Dems pledge height­ened scru­tiny

GOP al­lies, White House de­fend high se­crecy with Putin

Sun Sentinel Broward Edition - - Front Page - By Laura King

Spurred by re­ports of ex­tra­or­di­nary se­crecy with Putin and FBI coun­ter­in­tel­li­gence in­ves­ti­ga­tion.

WASH­ING­TON — Con­gres­sional Democrats Sun­day pledged height­ened scru­tiny of Pres­i­dent Don­ald Trump’s deal­ings with Rus­sia, spurred by news re­ports of ex­tra­or­di­nary se­crecy sur­round­ing his con­ver­sa­tions with Rus­sian Pres­i­dent Vladimir Putin and the open­ing in 2017 of an FBI coun­ter­in­tel­li­gence in­ves­ti­ga­tion into whether Trump worked on be­half of the Krem­lin.

Trump’s Repub­li­can al­lies in Con­gress and his ad­min­is­tra­tion de­fended him, im­pugn­ing the mo­tives of fed­eral in­ves­ti­ga­tors, in­sist­ing the White House had been tough on Rus­sia, and de­nounc­ing as “lu­di­crous” any sug­ges­tion that Trump had been com­pro­mised by Moscow.

The in­ten­si­fy­ing Rus­siare­lated furor co­in­cides with a par­tial gov­ern­ment shut­down that pushed over the week­end into a record­break­ing fourth week. More than three-quar­ters of a mil­lion fed­eral work­ers have been fur­loughed or are work­ing with­out pay. They missed their first pay­checks of 2019 last week.

There was lit­tle sign of any im­mi­nent break­through in end­ing the shut­down, whose ef­fects are be­ing more broadly felt with each pass­ing week.

Trump spent Sun­day morn­ing de­mand­ing on Twit­ter that Con­gress al­lo­cate funds for build­ing a wall on the bor­der with Mex­ico, a project Democrats ve­he­mently op­pose.

Trump called into a con­ser­va­tive talk show on Satur­day to de­nounce a New York Times re­port that in 2017, after Trump fired FBI Di­rec­tor James Comey, the FBI opened a coun­ter­in­tel­li­gence in­ves­ti­ga­tion into whether Trump was act­ing as an agent for Rus­sia.

Asked on Fox News whether he had ever “worked for Rus­sia,” Trump fumed, but did not take the op­por­tu­nity to di­rectly re­spond to the query.

“I think it’s the most in­sult­ing thing I’ve ever been asked — I think it’s the most in­sult­ing ar­ti­cle I’ve ever had writ­ten,” he said.

On Sun­day news shows, sev­eral lead­ing con­gres­sional Democrats ex­pressed deep­en­ing con­cerns over Trump and Rus­sia, after the New York Times re­port and a Wash­ing­ton Post story about Trump’s ef­forts to con­ceal what was said in meet­ings with Putin over the last two years.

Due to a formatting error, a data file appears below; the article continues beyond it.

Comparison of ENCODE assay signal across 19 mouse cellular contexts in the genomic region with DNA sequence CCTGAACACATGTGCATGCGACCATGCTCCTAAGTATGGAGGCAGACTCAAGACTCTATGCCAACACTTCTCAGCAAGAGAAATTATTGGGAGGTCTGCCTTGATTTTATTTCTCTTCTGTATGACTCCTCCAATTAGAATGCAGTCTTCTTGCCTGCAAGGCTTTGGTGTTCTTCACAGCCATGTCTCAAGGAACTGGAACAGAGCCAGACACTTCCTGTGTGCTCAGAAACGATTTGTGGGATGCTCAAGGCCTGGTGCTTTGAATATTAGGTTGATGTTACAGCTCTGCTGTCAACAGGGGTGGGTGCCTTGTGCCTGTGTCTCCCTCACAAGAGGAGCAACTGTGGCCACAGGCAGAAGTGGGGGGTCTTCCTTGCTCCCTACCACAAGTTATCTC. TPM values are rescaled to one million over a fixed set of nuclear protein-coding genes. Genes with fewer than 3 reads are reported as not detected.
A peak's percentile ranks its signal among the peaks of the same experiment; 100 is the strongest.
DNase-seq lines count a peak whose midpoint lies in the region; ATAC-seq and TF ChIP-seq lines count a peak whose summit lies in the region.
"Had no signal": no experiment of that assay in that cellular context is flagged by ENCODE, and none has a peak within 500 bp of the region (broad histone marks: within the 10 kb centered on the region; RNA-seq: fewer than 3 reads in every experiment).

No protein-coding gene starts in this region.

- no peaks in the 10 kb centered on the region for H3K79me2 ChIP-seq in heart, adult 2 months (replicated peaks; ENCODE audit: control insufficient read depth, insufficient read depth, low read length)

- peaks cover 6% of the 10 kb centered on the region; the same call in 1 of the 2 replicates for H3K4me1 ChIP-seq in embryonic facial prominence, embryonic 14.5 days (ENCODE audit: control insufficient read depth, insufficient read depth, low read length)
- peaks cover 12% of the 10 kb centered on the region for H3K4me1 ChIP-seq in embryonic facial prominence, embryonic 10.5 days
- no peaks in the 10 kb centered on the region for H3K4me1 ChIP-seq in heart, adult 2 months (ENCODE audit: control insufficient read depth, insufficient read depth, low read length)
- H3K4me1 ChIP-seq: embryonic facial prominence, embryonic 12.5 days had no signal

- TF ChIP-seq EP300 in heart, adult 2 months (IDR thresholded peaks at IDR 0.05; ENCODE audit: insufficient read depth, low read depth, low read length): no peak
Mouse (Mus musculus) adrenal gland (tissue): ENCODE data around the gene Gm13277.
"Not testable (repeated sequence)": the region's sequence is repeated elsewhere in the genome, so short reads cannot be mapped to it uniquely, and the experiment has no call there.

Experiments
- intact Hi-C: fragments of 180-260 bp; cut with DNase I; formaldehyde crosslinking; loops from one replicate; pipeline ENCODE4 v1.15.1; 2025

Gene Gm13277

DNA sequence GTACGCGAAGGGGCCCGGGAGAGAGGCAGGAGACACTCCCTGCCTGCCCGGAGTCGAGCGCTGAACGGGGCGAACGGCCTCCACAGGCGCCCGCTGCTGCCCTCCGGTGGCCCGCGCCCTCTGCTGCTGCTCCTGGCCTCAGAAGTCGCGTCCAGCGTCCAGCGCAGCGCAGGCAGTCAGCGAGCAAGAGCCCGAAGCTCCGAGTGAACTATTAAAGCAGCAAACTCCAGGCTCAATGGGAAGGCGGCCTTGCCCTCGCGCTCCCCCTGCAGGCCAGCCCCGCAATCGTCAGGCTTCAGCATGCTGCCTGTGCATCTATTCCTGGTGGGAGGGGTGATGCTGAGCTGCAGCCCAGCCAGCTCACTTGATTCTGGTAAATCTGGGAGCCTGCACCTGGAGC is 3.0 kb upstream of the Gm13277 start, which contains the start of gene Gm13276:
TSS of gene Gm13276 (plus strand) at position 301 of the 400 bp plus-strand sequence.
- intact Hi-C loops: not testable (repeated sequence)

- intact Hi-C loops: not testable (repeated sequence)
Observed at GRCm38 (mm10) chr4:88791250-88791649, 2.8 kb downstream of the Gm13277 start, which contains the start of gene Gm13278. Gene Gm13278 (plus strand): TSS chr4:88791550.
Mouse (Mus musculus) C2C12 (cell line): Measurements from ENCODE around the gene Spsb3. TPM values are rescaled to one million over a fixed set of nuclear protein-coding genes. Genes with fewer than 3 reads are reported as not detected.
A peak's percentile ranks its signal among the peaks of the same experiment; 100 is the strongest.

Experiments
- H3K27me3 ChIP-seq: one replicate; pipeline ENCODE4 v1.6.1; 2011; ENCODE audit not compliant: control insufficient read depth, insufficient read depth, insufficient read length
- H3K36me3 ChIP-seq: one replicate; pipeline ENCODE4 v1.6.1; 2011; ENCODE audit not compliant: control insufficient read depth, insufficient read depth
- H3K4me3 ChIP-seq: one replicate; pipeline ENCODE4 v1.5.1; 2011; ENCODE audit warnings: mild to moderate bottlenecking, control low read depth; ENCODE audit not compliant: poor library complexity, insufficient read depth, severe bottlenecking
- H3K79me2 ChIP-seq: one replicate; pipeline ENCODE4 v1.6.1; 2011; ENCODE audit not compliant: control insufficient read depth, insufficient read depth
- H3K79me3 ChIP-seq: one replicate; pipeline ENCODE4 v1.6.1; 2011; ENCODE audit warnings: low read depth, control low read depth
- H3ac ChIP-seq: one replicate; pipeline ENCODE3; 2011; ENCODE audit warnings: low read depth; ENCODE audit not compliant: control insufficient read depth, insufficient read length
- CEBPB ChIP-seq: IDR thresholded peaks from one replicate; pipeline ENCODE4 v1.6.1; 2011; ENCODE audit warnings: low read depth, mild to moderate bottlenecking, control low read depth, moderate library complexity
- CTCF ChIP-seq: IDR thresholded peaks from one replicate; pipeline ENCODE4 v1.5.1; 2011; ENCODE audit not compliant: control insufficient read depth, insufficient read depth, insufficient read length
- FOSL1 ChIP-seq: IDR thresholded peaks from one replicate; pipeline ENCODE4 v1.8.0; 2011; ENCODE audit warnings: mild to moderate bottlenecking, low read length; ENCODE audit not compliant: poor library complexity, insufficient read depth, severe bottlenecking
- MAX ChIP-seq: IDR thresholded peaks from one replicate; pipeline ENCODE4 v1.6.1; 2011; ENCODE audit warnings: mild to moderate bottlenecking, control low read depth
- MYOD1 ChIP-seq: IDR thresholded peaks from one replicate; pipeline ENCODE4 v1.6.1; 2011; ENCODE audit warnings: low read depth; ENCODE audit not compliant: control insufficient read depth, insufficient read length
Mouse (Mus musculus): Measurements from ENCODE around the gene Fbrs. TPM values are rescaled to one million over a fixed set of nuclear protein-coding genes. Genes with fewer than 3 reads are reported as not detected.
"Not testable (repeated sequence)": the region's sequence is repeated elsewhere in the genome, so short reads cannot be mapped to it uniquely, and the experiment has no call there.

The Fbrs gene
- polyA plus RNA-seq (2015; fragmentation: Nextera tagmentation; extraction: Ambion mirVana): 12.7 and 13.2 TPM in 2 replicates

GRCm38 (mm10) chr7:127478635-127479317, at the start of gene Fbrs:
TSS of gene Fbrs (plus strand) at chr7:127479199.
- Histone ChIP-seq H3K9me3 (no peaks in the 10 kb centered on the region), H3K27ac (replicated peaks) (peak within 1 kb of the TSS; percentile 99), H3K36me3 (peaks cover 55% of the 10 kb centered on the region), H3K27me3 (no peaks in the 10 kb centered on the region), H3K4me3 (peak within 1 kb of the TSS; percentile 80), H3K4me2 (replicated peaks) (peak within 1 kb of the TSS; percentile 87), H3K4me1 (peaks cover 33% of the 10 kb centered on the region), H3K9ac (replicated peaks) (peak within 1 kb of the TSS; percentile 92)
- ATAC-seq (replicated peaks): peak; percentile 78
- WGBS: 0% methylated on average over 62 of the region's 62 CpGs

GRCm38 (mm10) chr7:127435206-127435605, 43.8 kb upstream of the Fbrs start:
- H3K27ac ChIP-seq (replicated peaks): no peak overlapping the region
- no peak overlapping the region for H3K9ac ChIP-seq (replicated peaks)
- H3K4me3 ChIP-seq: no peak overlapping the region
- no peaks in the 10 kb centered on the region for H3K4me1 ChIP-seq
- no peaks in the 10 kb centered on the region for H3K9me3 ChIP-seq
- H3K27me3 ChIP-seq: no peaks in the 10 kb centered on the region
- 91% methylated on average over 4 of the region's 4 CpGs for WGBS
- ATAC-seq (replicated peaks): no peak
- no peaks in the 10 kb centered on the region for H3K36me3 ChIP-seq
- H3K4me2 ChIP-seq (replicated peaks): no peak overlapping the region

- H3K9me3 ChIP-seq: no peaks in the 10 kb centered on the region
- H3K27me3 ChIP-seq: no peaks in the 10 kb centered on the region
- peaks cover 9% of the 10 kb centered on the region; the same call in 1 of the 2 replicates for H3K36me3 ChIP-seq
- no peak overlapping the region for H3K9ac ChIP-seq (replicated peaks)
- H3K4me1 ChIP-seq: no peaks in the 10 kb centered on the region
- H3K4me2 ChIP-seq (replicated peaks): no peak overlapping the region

Sen. Chris Coons, DDel., said on “Fox News Sun­day” that word of a coun­ter­in­tel­li­gence in­ves­ti­ga­tion was “alarm­ing,” and that it showed the need for the wide-rang­ing Rus­sia in­ves­ti­ga­tion by spe­cial coun­sel Robert Mueller to pro­ceed unim­peded.

Sen. Tim Kaine, D-Va., said on NBC’s “Meet the Press” that open­ing a coun­ter­in­tel­li­gence in­ves­ti­ga­tion on a sit­ting pres­i­dent shows the FBI must have had a “very deep level of con­cern.”

With a new Demo­cratic ma­jor­ity in the House, freshly anointed com­mit­tee chair­men are pledg­ing to use their ex­panded pow­ers to look into Trump and Rus­sia, in­clud­ing the abil­ity to sub­poena wit­nesses and sen­si­tive doc­u­ments.

Rep. Eliot En­gel, D-N.Y., who now heads the House For­eign Af­fairs Com­mit­tee, said his panel would hold hear­ings about what he called Trump’s “bizarre re­la­tion­ship with Putin and his cronies.”

In a state­ment is­sued Satur­day night, En­gel sug­gested that se­crecy about what was said when Trump met with the Rus­sian leader — to the ex­tent of keep­ing his na­tional se­cu­rity team in the dark — was of para­mount con­cern.

“Ev­ery time Trump meets with Putin, the coun­try is told noth­ing,” En­gel said. “Amer­ica de­serves the truth, and the For­eign Af­fairs Com­mit­tee will seek to get to the bot­tom of it.”

Repub­li­can al­lies of the pres­i­dent said the acts of con­ceal­ment de­scribed by the Post, in­clud­ing Trump’s de­mand that an in­ter­preter hand over the U.S. side’s only notes of a pri­vate meet­ing with Putin in Ham­burg, Ger­many, were well within his au­thor­ity.

Sen. Ron John­son, RWis., said on CNN’s “State of the Union” that “this is not a tra­di­tional pres­i­dent.”

“He has un­ortho­dox means,” John­son said. “But he is pres­i­dent of the United States. It’s pretty much up to him in terms of who he wants to read in to his con­ver­sa­tions with world lead­ers.”

Rep. Adam Schiff, DCalif., chair­man of the House In­tel­li­gence Com­mit­tee, said Democrats had been stymied in pre­vi­ous ef­forts to learn what was said be­tween Trump and Putin dur­ing a sum­mit last year in Helsinki, Fin­land — but sig­naled that was about to change.

“Last year, we sought to ob­tain the in­ter­preter’s notes or tes­ti­mony, from the pri­vate meet­ing be­tween Trump and Putin,” he said in a state­ment. “The Repub­li­cans on our com­mit­tee voted us down. Will they join us now?”

Schiff, a for­mer fed­eral prose­cu­tor, said, “Shouldn’t we find out whether our pres­i­dent is re­ally putting ‘Amer­ica first?’ ”

Sec­re­tary of State Michael R. Pom­peo, who is trav­el­ing in the Mid­dle East, dis­missed the pos­si­bil­ity that Trump acted on Rus­sia’s be­half, call­ing it an “ab­so­lutely lu­di­crous” no­tion.

”The idea that’s con­tained in the New York Times story, that Pres­i­dent Trump was a threat to Amer­i­can na­tional se­cu­rity, is silly on its face, and not wor­thy of a re­sponse,” he said on CBS’ “Face the Na­tion.”

The rank­ing Demo­crat on the Se­nate In­tel­li­gence Com­mit­tee, Sen. Mark Warner of Vir­ginia, said it was “cu­ri­ous” that as in­ves­ti­ga­tions were be­gin­ning in 2017, “you had Vladimir Putin poli­cies al­most be­ing par­roted by Don­ald Trump.”


Democrats will learn what was said be­tween Pres­i­dent Don­ald Trump and Rus­sian Pres­i­dent Vladimir Putin at a sum­mit last year in Helsinki, Fin­land, U.S. Rep. Adam Schiff says.

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